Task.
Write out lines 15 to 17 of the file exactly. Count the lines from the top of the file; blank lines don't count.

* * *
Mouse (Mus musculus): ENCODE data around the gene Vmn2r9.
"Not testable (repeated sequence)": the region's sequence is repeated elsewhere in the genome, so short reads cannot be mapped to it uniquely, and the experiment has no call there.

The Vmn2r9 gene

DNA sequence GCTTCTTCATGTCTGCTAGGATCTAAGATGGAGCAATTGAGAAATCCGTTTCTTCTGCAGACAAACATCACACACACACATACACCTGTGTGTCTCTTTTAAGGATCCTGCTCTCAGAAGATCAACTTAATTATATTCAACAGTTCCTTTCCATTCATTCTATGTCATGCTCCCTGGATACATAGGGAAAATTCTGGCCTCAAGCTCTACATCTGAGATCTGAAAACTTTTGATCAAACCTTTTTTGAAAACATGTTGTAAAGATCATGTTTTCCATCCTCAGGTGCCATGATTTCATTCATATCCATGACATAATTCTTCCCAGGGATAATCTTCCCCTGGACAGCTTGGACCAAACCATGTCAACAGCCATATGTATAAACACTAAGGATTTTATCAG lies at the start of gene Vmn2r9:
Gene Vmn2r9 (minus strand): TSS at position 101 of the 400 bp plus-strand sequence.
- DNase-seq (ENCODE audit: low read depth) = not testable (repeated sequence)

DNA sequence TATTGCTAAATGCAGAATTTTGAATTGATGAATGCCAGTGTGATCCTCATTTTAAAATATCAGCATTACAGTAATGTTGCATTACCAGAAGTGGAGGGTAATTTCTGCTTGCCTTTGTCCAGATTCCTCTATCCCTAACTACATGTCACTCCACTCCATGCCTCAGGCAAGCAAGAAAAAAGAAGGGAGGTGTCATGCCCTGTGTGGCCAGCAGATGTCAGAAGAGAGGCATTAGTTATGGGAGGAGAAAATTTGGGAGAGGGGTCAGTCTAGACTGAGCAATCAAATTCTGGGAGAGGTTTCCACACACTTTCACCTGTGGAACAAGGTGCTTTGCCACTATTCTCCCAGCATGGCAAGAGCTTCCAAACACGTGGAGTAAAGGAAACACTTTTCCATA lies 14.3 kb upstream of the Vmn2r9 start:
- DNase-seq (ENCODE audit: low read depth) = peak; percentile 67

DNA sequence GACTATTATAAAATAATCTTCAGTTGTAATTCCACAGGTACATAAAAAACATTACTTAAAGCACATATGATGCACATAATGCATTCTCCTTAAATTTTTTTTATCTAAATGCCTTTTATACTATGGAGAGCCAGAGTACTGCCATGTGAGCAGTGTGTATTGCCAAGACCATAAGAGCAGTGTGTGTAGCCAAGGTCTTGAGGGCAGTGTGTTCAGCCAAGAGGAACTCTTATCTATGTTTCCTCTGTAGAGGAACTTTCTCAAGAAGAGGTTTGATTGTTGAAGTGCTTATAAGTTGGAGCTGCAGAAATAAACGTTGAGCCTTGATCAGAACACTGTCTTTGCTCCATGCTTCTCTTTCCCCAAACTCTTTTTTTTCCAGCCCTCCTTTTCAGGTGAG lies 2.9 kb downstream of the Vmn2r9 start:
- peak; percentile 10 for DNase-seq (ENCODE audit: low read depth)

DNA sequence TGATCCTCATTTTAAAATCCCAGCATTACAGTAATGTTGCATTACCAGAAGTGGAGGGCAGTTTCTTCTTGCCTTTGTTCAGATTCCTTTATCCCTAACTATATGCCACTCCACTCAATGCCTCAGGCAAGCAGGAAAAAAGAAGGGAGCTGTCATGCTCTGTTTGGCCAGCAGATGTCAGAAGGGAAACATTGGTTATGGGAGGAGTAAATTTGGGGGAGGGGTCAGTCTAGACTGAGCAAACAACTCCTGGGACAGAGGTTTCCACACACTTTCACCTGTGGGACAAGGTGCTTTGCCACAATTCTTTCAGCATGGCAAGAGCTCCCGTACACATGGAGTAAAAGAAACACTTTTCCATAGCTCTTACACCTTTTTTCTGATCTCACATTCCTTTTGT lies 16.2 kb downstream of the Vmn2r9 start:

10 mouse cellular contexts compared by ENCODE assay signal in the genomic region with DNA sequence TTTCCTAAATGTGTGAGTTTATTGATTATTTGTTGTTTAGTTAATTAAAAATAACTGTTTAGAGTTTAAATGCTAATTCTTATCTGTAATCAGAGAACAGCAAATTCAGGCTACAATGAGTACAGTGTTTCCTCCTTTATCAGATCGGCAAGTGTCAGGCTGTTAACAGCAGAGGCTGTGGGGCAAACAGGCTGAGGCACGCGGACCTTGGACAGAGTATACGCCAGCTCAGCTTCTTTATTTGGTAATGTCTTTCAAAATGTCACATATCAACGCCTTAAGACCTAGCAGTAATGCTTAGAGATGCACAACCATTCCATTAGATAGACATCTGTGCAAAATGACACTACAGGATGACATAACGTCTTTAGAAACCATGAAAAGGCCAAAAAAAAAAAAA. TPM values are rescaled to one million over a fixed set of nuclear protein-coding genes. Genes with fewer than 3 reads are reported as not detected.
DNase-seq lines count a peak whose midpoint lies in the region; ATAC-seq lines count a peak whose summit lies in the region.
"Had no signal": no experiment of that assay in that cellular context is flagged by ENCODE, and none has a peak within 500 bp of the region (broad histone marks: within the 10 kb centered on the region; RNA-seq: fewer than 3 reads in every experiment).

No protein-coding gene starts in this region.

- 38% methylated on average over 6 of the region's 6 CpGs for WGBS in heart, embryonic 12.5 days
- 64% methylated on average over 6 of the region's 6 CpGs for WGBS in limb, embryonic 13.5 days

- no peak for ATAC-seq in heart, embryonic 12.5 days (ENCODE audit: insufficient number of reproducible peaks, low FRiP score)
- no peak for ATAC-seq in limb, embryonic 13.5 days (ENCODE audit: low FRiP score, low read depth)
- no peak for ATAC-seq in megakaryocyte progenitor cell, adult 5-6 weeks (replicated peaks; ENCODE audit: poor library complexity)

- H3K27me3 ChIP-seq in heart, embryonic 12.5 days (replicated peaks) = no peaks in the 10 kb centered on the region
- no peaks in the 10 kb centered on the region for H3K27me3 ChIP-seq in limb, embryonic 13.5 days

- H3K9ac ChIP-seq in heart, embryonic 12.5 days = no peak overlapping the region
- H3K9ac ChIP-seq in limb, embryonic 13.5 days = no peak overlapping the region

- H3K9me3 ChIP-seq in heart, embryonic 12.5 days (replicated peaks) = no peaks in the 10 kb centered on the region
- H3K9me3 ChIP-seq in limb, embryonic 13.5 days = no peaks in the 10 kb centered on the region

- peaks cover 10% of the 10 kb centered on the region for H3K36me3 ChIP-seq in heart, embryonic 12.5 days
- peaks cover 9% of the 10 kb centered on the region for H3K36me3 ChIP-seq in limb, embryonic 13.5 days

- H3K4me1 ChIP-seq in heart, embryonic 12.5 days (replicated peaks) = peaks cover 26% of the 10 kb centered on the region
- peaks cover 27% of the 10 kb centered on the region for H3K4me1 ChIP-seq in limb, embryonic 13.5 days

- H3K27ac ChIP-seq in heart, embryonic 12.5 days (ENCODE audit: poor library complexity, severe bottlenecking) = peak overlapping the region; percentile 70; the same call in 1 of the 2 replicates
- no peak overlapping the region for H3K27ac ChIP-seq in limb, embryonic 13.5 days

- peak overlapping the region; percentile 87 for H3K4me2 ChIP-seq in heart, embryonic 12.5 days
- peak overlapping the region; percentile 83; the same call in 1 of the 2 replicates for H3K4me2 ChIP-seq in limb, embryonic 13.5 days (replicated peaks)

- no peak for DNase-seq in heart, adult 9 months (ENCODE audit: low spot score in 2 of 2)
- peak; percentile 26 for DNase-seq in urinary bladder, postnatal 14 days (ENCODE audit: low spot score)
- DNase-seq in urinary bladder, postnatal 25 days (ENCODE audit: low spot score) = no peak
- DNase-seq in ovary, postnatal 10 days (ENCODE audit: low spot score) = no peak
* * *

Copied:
No protein-coding gene starts in this region.

- 38% methylated on average over 6 of the region's 6 CpGs for WGBS in heart, embryonic 12.5 days
- 64% methylated on average over 6 of the region's 6 CpGs for WGBS in limb, embryonic 13.5 days